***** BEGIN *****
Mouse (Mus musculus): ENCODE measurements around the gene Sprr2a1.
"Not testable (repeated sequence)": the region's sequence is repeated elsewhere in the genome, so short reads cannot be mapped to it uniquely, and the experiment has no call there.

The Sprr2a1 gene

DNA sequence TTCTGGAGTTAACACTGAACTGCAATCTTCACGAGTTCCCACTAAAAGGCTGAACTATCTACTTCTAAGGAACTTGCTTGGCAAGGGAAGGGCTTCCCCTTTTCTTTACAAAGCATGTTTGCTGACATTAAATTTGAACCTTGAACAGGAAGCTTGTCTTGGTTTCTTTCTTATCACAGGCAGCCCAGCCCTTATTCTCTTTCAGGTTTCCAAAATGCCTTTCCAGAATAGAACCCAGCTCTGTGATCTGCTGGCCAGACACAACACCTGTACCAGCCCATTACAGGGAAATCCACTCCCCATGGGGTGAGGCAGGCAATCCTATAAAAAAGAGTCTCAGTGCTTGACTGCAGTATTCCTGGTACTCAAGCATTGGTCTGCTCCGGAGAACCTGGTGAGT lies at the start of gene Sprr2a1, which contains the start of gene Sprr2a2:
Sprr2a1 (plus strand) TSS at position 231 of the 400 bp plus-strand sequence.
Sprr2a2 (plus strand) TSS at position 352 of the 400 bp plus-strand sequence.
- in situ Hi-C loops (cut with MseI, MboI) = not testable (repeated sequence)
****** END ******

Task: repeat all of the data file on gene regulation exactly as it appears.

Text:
Mouse (Mus musculus): ENCODE measurements around the gene Sprr2a1.
"Not testable (repeated sequence)": the region's sequence is repeated elsewhere in the genome, so short reads cannot be mapped to it uniquely, and the experiment has no call there.

The Sprr2a1 gene

DNA sequence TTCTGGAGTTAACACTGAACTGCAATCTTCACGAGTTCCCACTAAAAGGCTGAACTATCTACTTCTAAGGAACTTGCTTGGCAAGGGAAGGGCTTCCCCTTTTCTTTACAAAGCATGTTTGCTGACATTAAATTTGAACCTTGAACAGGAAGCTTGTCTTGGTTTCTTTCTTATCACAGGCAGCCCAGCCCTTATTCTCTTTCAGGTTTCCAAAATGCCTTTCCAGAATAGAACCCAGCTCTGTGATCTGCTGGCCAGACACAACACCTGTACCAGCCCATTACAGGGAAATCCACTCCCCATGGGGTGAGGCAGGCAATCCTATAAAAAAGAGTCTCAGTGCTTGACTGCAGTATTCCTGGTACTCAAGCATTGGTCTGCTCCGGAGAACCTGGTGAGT lies at the start of gene Sprr2a1, which contains the start of gene Sprr2a2:
Sprr2a1 (plus strand) TSS at position 231 of the 400 bp plus-strand sequence.
Sprr2a2 (plus strand) TSS at position 352 of the 400 bp plus-strand sequence.
- in situ Hi-C loops (cut with MseI, MboI) = not testable (repeated sequence)